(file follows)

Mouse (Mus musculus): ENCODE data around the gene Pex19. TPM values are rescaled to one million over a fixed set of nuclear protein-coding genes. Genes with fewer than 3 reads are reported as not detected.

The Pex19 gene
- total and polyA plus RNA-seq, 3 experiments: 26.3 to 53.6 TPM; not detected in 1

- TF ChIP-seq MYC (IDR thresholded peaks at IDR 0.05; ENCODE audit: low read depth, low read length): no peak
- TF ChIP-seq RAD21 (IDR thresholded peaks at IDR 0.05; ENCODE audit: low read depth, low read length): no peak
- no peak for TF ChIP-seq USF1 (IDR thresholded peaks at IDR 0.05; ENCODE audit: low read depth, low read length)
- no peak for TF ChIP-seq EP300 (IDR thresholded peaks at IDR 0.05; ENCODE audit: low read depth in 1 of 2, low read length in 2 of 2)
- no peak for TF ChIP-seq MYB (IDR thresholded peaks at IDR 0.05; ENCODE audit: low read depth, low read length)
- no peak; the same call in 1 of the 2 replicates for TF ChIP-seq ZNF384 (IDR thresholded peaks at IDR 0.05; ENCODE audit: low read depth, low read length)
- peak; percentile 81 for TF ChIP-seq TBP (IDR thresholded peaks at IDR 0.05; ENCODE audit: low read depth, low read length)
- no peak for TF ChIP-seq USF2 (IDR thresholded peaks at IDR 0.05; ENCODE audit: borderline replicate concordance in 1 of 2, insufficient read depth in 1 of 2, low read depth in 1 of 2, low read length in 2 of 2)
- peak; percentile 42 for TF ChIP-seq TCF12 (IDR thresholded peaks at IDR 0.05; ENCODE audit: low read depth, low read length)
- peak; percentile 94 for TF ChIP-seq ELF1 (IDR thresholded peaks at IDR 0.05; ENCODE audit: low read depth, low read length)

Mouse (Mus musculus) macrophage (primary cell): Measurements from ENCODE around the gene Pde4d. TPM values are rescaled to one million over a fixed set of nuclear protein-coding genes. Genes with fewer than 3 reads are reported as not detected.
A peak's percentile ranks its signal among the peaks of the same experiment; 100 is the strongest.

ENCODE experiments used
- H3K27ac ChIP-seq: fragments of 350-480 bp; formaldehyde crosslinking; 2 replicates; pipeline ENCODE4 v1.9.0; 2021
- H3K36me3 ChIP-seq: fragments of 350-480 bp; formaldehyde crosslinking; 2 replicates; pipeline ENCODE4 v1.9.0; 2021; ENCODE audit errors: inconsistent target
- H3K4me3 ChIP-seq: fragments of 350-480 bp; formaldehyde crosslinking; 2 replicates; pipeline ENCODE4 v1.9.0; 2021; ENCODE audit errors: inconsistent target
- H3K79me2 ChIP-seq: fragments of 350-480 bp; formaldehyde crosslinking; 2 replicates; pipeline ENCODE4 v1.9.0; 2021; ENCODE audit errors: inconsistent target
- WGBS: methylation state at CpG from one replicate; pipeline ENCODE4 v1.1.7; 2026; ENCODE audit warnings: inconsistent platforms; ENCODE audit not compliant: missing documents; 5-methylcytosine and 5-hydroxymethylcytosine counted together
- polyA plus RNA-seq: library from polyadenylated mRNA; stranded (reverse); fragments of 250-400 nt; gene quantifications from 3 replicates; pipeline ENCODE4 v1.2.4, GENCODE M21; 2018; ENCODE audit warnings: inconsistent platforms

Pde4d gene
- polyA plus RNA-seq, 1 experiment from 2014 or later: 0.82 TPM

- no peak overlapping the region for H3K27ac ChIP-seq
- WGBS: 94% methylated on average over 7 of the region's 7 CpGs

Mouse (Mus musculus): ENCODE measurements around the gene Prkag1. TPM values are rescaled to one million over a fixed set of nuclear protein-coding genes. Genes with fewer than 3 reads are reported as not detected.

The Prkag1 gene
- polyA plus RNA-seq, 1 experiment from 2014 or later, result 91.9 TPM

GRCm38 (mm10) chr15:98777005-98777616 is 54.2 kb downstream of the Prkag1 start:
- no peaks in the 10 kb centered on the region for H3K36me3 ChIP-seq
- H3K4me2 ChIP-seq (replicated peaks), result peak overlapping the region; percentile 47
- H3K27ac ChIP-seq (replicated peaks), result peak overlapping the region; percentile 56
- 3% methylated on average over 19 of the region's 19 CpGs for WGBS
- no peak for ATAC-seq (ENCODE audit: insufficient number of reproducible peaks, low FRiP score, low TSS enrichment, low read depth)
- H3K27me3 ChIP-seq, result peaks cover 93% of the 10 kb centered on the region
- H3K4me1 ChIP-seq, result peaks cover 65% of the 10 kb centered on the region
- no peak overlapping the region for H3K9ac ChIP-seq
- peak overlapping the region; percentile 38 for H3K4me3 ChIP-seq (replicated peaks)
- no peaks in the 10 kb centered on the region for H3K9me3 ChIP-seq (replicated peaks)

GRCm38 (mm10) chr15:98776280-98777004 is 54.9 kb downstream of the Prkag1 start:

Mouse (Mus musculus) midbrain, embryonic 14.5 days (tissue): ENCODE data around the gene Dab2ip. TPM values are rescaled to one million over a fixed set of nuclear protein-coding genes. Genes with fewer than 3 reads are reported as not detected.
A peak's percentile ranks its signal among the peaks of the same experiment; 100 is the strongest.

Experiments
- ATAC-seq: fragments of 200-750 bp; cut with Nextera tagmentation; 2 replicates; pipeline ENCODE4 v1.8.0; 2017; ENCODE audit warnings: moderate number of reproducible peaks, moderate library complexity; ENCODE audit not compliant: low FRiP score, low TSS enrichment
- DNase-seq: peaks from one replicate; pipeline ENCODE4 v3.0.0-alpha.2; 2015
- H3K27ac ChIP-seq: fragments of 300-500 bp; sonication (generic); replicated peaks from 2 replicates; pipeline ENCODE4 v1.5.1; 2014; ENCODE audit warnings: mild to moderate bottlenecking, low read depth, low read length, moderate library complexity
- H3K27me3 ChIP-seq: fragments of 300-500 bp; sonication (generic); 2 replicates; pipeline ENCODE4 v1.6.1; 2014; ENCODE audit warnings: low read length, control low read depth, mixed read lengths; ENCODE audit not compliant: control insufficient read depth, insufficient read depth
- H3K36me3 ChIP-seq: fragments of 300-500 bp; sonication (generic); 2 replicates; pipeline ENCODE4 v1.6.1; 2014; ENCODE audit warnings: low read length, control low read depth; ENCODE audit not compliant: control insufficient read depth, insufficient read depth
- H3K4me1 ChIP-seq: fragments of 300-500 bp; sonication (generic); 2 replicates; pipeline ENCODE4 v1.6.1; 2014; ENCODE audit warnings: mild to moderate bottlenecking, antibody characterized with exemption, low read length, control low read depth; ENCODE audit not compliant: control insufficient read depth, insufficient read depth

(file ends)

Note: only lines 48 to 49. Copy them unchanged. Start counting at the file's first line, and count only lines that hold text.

- H3K27me3 ChIP-seq: fragments of 300-500 bp; sonication (generic); 2 replicates; pipeline ENCODE4 v1.6.1; 2014; ENCODE audit warnings: low read length, control low read depth, mixed read lengths; ENCODE audit not compliant: control insufficient read depth, insufficient read depth
- H3K36me3 ChIP-seq: fragments of 300-500 bp; sonication (generic); 2 replicates; pipeline ENCODE4 v1.6.1; 2014; ENCODE audit warnings: low read length, control low read depth; ENCODE audit not compliant: control insufficient read depth, insufficient read depth